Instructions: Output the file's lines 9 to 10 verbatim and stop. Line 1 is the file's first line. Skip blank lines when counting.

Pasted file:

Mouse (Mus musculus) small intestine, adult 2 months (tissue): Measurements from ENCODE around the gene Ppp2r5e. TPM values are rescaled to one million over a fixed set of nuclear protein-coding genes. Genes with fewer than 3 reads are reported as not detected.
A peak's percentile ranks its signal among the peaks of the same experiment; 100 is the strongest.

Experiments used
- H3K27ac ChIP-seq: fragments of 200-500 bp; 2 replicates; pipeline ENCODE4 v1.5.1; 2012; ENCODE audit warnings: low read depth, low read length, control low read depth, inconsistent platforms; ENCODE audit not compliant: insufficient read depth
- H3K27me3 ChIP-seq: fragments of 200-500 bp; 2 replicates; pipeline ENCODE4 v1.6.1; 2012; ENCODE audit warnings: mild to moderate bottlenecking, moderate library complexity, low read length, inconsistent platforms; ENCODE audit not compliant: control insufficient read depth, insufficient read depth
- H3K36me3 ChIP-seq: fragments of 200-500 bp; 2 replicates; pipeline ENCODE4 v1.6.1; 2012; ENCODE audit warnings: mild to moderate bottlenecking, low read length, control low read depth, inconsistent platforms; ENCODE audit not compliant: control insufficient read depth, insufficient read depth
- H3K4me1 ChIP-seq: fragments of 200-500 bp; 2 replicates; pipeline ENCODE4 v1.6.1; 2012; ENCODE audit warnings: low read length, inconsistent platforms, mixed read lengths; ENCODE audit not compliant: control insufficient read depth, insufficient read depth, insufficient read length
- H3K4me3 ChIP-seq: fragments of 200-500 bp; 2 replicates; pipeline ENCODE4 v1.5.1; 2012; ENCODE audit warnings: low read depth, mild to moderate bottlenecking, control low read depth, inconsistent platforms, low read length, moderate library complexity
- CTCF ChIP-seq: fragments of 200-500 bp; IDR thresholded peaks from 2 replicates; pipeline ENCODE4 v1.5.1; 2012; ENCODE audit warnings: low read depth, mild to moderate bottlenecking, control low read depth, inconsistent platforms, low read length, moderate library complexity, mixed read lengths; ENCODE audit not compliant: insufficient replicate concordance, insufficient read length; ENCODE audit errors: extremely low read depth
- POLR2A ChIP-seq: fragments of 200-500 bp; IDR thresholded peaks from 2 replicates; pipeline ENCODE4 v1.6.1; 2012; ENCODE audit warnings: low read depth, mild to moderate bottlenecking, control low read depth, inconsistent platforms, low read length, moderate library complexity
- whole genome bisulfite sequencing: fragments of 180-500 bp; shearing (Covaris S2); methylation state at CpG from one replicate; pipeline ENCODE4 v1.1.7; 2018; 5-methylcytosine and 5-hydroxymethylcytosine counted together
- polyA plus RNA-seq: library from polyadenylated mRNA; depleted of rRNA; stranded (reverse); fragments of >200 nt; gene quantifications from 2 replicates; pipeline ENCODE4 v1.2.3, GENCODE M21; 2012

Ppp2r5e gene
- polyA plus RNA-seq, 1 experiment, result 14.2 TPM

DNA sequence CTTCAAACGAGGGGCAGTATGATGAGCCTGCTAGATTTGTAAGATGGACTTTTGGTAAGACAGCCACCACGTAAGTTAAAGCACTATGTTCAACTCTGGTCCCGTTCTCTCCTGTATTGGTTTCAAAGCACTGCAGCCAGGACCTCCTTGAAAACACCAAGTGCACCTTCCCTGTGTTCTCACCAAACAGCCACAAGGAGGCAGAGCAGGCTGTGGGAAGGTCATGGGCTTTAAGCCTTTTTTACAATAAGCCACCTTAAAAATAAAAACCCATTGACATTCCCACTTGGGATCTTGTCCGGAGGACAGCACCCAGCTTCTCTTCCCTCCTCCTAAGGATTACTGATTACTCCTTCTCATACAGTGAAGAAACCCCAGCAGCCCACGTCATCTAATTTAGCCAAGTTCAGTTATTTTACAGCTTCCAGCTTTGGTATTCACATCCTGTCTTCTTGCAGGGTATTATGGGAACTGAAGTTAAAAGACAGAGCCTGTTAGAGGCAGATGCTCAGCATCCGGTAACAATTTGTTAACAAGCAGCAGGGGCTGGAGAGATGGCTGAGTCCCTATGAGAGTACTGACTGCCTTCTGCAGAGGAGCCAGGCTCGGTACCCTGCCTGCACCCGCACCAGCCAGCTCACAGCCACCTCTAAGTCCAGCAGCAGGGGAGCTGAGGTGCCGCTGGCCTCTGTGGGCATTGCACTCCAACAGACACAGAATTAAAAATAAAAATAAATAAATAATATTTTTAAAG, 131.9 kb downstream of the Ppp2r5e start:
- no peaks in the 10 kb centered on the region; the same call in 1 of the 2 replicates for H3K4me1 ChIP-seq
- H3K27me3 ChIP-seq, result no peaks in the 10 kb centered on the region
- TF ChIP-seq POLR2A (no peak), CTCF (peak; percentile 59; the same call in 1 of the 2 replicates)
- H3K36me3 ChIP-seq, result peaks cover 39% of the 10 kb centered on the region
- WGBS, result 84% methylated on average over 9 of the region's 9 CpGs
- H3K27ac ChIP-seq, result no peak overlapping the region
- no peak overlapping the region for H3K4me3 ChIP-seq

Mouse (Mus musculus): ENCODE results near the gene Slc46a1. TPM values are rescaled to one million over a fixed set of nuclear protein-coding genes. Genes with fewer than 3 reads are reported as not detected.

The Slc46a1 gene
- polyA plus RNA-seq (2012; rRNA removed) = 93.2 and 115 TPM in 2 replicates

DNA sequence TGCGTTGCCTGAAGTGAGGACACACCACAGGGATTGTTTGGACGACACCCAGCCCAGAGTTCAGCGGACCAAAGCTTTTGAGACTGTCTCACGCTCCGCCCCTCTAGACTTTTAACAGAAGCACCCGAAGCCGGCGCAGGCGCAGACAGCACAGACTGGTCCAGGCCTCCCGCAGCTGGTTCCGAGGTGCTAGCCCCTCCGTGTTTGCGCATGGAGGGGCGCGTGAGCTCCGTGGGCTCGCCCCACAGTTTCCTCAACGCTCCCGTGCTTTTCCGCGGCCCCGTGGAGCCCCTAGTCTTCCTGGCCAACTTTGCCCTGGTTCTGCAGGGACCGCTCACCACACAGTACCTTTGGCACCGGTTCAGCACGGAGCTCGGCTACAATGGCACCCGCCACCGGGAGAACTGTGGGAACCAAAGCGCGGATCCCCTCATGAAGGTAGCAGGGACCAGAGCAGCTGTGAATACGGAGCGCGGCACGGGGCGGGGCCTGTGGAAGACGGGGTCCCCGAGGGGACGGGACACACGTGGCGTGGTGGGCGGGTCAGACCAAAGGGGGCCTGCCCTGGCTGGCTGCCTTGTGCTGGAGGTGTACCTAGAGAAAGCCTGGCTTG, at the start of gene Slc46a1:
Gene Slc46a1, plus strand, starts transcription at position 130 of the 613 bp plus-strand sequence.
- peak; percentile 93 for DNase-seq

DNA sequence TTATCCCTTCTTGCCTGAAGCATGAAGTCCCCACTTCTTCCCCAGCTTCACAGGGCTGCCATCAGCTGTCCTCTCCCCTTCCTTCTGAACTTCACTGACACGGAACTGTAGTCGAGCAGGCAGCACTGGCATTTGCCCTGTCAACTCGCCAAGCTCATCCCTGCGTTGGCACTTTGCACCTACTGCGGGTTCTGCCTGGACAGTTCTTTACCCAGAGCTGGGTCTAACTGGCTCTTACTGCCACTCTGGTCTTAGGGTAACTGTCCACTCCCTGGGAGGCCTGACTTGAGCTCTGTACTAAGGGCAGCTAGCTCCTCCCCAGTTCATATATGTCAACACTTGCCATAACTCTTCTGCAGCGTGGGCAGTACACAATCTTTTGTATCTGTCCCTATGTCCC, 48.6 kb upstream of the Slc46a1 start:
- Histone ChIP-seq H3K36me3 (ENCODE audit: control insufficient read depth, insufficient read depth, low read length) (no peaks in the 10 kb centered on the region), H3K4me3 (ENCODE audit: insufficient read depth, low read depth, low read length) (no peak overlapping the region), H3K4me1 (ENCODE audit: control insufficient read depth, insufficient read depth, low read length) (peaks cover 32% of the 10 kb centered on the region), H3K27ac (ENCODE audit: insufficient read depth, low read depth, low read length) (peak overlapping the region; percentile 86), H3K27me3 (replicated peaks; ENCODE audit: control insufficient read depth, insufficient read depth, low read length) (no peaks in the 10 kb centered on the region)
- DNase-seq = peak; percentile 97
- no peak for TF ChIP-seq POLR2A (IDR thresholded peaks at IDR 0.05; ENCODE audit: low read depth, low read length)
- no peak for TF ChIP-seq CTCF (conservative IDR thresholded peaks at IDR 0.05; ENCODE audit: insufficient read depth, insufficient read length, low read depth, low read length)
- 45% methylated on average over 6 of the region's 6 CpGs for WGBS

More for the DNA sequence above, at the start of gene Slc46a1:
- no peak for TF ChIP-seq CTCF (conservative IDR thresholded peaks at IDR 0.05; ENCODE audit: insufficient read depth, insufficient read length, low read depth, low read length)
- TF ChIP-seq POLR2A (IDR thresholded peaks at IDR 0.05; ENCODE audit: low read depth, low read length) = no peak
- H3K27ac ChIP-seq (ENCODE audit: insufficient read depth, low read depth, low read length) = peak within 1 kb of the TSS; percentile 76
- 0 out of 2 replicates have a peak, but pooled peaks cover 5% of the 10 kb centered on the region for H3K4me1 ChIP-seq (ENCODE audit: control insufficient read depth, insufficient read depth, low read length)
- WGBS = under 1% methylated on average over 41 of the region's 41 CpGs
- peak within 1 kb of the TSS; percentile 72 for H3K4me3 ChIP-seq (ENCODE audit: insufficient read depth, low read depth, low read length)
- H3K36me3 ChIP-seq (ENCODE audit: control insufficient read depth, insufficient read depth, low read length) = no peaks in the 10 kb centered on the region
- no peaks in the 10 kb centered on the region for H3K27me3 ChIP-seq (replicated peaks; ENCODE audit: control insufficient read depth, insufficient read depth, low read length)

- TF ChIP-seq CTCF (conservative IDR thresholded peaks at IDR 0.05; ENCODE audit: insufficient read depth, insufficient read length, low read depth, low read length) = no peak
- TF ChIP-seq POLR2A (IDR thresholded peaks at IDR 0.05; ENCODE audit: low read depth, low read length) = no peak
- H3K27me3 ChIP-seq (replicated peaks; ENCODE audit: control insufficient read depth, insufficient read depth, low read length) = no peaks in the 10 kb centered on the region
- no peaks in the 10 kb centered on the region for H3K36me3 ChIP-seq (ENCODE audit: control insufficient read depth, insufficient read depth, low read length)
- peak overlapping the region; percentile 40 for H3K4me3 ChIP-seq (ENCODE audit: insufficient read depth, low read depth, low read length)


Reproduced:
- CTCF ChIP-seq: fragments of 200-500 bp; IDR thresholded peaks from 2 replicates; pipeline ENCODE4 v1.5.1; 2012; ENCODE audit warnings: low read depth, mild to moderate bottlenecking, control low read depth, inconsistent platforms, low read length, moderate library complexity, mixed read lengths; ENCODE audit not compliant: insufficient replicate concordance, insufficient read length; ENCODE audit errors: extremely low read depth
- POLR2A ChIP-seq: fragments of 200-500 bp; IDR thresholded peaks from 2 replicates; pipeline ENCODE4 v1.6.1; 2012; ENCODE audit warnings: low read depth, mild to moderate bottlenecking, control low read depth, inconsistent platforms, low read length, moderate library complexity